Narrative features, documentary, and television projects focusing on environmental issues have included An Inconvenient Truth, Promised Land, Years of Living Dangerously, Fast Food Nation, The Day After Tomorrow, A Civil Action, Who Killed the Electric Car?, Gasland, King Corn, Arctic Tale, Earth Day Special...

When it comes to dealing with controversy and crisis communications, Josh is the entertainment industry’s go-to guy. He is a brilliant and highly collaborative partner in developing and implementing media and messaging strategies to help filmmakers and film marketers navigate through highly explosive minefields of every issue imaginable, from environmental to moral to socio-economic.
— Jeffrey Sakson, CEO of Sakson Communications, former SVP at both Participant Media and Universal Pictures

Promised Land

In Promised Land (2013), Matt Damon stars as Steve Butler, a corporate salesman for the fracking industry whose journey from farm boy to big-time player takes an unexpected detour when he lands in a small town, where he grapples with a surprising array of both open hearts and closed doors. Gus Van Sant helms the film from an original screenplay written by John Krasinski & Matt Damon.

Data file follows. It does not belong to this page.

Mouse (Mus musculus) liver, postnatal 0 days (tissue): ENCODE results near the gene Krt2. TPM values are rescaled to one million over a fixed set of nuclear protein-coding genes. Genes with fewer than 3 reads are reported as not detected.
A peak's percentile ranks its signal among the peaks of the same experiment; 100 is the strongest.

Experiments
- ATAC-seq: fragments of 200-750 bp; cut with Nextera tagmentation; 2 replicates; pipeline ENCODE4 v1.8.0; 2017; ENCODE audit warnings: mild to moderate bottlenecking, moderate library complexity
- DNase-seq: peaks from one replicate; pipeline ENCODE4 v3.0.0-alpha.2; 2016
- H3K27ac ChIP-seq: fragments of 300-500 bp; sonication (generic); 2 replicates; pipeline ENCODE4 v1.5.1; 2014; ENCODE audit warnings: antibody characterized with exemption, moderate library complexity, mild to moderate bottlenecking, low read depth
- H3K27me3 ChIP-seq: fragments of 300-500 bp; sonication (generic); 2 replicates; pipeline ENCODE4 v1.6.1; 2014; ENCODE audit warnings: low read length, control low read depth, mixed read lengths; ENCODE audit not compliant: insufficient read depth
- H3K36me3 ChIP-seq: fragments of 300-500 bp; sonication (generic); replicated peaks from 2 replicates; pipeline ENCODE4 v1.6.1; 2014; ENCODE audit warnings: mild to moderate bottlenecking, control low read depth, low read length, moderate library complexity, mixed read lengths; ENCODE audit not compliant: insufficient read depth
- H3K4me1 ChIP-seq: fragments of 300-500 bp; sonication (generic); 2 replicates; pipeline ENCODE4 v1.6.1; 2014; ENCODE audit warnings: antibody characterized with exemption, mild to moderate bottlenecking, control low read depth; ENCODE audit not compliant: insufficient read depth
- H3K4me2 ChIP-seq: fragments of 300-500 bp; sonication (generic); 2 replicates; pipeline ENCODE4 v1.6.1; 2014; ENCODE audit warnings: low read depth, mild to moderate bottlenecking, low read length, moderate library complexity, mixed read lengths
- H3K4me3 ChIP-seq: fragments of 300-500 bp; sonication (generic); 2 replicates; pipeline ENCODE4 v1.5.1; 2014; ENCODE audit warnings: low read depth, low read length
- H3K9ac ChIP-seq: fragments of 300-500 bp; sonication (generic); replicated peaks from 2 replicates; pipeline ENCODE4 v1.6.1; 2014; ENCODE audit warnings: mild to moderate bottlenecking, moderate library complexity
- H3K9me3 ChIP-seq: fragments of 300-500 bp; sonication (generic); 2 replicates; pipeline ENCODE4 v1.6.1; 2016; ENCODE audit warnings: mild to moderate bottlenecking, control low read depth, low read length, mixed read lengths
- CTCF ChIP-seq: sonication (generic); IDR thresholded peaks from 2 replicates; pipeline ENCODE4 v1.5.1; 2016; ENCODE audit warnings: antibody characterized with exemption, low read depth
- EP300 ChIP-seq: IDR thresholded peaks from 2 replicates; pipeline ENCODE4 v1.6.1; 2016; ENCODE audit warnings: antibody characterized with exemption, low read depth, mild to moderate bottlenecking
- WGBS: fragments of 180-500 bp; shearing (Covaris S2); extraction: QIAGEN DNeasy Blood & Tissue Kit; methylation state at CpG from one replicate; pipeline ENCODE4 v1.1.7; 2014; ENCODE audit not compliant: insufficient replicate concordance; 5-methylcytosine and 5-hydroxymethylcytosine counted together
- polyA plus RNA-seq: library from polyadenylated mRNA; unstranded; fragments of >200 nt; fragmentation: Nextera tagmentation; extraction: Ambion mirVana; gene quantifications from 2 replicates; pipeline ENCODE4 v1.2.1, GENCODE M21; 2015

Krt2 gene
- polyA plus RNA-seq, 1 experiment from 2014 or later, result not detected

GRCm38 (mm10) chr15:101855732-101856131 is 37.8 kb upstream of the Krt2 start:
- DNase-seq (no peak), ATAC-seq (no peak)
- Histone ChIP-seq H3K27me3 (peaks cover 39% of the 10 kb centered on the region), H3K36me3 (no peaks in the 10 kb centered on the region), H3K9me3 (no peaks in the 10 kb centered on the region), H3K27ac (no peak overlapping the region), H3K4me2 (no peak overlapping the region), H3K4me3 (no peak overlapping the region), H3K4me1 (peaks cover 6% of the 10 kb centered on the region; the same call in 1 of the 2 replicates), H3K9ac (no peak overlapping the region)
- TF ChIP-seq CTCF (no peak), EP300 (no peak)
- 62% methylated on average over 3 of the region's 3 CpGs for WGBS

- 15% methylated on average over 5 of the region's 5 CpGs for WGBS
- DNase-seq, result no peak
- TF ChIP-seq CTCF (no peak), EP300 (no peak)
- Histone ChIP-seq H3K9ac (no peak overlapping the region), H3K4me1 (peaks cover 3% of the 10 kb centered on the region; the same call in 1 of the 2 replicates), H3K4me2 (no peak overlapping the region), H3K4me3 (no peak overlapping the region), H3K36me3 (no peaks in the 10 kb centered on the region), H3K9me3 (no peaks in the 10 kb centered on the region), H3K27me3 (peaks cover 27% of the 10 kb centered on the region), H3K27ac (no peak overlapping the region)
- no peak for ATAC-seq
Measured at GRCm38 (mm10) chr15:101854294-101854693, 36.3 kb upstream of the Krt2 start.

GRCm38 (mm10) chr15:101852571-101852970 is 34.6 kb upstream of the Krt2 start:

Josh was hired to manage controversies and attacks that might arise over the contentious issue of natural gas drilling. He reached out to environmental organizations and leaders for their feedback. He also monitored closely the gas industry to determine how active they would be in go after the film. After the final script was leaked and posted on line, the gas industry itself pulled back on their plans to attack determining that the film was not as potentially damaging as Gasland and that Matt Damon was just likable. However, some pro-fracking activists did attack the film including a "video ambush" of Matt Damon. Josh was aware in advance of this potential and Matt was prepared for this to happen.  The video below captures that moment when it occurred at the Q&A at the Apple store in Soho, New York City. Josh worked closely with Matt Damon.